* Dr. Lushington said, only one distinction exists [ *779 ) between this case and that of Lolley, viz. here, the second marriage took place in Scotland ; in neither case is there any proof of collusion, in resorting to Scotland, and in neither case is there any domicile in Scotland; and as in my judgment the question of domicile might form a most important and distinguishing feature, the due effect of a Scoich domicile on the decision of these cases would demand a very careful consideration. That, however, does not arise in the present case. It has been urged, that this second marriage was to be decided solely with reference to the lex loci contractus; undoubtedly, questions of marriage are prima facie to be judged of by the law of the country where they are solemnized; but I am of opinion that before considering the second marriage, I must ascertain the capability of the parties to contract. If both the parties, being at the respective times of the first marriage and of the divorce, domiciled English subjects, were by the law of England prohibited by a personal incapacity, I must apply the rule of thai law.” The learned judge considered himself bound by authority; for, since it appeareu that neither of the parties to the first marriage were at any timne bona fide domiciled in Scotland, no sound distinction existed between the case and that of Lolley, and therefore the second marriage was pronounced null and void. (r) The learned judge added, " that his judgment must not be construed to go one step beyond the present case; nor in any manner to touch the case of a divorce a vinculo pronounced in Scoi. land between parties who, though married when domiciled in Eng. land, were at the time of such divorce bona fide domiciled in Scotland, still less between parties who were only on a casual visit in England at the time of their marriage, but were both then, and at the time of their divorce, bona fide domiciled in Scotland.(s) A case in which all the parties are domiciled in England, and resort is had to Scotland (with which neither of them have any connexion) for no other purpose than to obtain a divorce a vinculo, may possibly be decided on principles which would not allogether apply to a case differently circumstanced; where prior to the cause arising on account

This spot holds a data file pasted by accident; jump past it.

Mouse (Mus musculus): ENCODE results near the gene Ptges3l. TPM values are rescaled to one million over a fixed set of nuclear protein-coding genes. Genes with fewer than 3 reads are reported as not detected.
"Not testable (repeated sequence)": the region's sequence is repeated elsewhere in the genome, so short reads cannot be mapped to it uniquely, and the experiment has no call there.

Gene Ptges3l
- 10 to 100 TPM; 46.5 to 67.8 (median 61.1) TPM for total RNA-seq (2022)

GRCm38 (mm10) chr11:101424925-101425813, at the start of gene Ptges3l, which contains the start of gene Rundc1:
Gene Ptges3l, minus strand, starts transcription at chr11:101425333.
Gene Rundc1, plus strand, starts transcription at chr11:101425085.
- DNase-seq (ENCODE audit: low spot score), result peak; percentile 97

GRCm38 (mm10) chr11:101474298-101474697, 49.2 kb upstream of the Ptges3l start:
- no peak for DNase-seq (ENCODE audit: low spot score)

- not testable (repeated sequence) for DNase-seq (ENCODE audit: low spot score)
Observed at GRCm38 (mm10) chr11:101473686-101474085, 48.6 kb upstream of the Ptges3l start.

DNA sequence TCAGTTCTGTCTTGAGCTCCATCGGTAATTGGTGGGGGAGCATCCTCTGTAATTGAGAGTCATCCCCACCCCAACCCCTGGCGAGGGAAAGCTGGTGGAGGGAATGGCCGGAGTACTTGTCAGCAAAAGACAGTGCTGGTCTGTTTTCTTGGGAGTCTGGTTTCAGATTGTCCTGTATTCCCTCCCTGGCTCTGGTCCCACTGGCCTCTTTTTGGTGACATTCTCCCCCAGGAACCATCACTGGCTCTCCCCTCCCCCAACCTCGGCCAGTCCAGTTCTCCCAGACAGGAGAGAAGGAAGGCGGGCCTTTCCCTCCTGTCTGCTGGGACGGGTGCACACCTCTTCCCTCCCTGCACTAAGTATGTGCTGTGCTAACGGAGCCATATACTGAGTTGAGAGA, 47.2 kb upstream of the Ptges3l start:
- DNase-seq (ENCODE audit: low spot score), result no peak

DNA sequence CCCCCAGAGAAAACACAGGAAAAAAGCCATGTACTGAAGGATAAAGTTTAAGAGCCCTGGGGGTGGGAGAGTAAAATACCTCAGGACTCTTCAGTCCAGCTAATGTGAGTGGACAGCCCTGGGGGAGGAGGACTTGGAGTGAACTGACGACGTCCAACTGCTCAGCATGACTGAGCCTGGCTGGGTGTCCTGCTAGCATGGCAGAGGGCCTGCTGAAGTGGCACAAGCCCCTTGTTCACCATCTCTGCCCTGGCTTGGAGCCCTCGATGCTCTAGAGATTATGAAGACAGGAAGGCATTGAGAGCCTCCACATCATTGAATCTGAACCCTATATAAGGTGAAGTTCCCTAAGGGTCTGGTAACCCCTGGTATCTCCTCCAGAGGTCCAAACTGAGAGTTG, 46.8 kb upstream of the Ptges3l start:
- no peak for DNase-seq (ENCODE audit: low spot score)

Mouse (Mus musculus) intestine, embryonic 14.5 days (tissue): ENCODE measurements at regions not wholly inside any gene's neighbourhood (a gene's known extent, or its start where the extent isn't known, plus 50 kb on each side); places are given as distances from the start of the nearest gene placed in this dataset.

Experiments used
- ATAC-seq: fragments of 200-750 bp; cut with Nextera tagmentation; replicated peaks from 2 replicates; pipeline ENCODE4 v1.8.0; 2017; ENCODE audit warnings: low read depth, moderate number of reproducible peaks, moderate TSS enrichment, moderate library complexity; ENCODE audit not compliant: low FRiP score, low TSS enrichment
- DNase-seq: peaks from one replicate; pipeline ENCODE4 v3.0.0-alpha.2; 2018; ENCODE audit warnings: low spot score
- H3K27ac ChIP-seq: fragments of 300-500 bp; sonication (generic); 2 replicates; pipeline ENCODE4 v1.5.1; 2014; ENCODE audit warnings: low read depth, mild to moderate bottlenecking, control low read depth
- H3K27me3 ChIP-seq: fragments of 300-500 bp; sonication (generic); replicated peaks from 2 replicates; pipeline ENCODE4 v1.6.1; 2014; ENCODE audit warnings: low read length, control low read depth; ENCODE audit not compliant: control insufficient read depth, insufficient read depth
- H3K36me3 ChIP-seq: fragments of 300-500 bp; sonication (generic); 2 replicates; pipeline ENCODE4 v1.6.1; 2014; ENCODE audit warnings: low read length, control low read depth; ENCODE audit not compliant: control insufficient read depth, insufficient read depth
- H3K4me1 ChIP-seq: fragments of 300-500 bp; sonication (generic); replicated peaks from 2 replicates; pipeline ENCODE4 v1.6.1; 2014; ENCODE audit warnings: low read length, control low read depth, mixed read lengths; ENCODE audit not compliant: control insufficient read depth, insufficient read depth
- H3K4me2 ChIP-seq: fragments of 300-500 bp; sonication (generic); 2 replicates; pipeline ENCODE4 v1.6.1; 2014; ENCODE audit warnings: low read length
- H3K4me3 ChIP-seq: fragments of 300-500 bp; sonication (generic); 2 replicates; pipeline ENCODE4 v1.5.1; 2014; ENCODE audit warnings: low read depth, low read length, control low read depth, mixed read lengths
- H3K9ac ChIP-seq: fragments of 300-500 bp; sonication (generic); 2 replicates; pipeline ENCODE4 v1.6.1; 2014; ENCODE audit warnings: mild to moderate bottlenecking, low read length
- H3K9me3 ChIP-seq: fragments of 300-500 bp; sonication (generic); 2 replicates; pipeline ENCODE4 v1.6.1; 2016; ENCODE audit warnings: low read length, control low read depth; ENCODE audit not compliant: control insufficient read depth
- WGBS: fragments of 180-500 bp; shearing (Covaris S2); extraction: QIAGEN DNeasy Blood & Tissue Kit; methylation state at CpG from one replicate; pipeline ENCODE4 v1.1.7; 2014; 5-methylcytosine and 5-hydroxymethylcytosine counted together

*of which the divorce was sought, the parties had been [ *780]

bona fide domiciled in Scotland. Unless I am satisfied that every view of this question had been taken, the court cannot, from the case referred to, assume it to have been established as a universal rule that a marriage had in England cannot, under any possible circumstances, be dissolved by the decree of a foreign court.(t) Before I could give my assent to such a doctrine (not meaning to deny that it may be true,) I inust have a decision, after argument, upon such a case as I will now suppose, viz. a marriage in England -the parties resorting to a foreign country, becoming actually bona fide domiciled in that couniry, and then separated by scntence of divorce pronounced by the competent tribunal of that country. If a case of that description had occurred, and had received the decision of the twelve judges, or the other high authority to which allusion has been made, then, indeed, it might have set this important matter at rest; but I am not aware that that point has ever been distinctly raised, and I think I may say with certainty, that it never has received any express decision.(u)

(p) Anle, p. 771.
(9) Ante, p. 777.
(r) Conway v. Beazley, 3 Hagi. Eccl. R.

639.

(8) Ibid. 653.
(1) 3 Hagg. Eccl. 645.

The effect of a divorce for adultery in Scotland is likely to be the subject of discussion in the common law courts, in an action brought by the wife who had obtained a divorce, and her second husband, against her former husband, for the costs of the proceedings in obtaining the divorce. In this case the wife of the plaintiff was several years ago duly married to the defendant, Smythe, according to the Scotch form. They resided for some time in Dumfries, but the defendant subsequenily deserted her and went to London, and formed a connexion with another woman, and his wife took proceedings against him in the Scotch courts to obtain a divorce, and which ended in a decree of the court absolving the wife from the marriage tie in consequence of adultery by the husband, declaring her free to marry again, as if she had never been married before, and ordered the defendant to pay the costs of the suit, amounting to 941., to the pursuer, the wife of the present plaintiff; and the action was brought by her present husband, in his and her name, to recover that amount. The *main question in the case was, whether the decree of a foreign court was a sufficient foundation for an action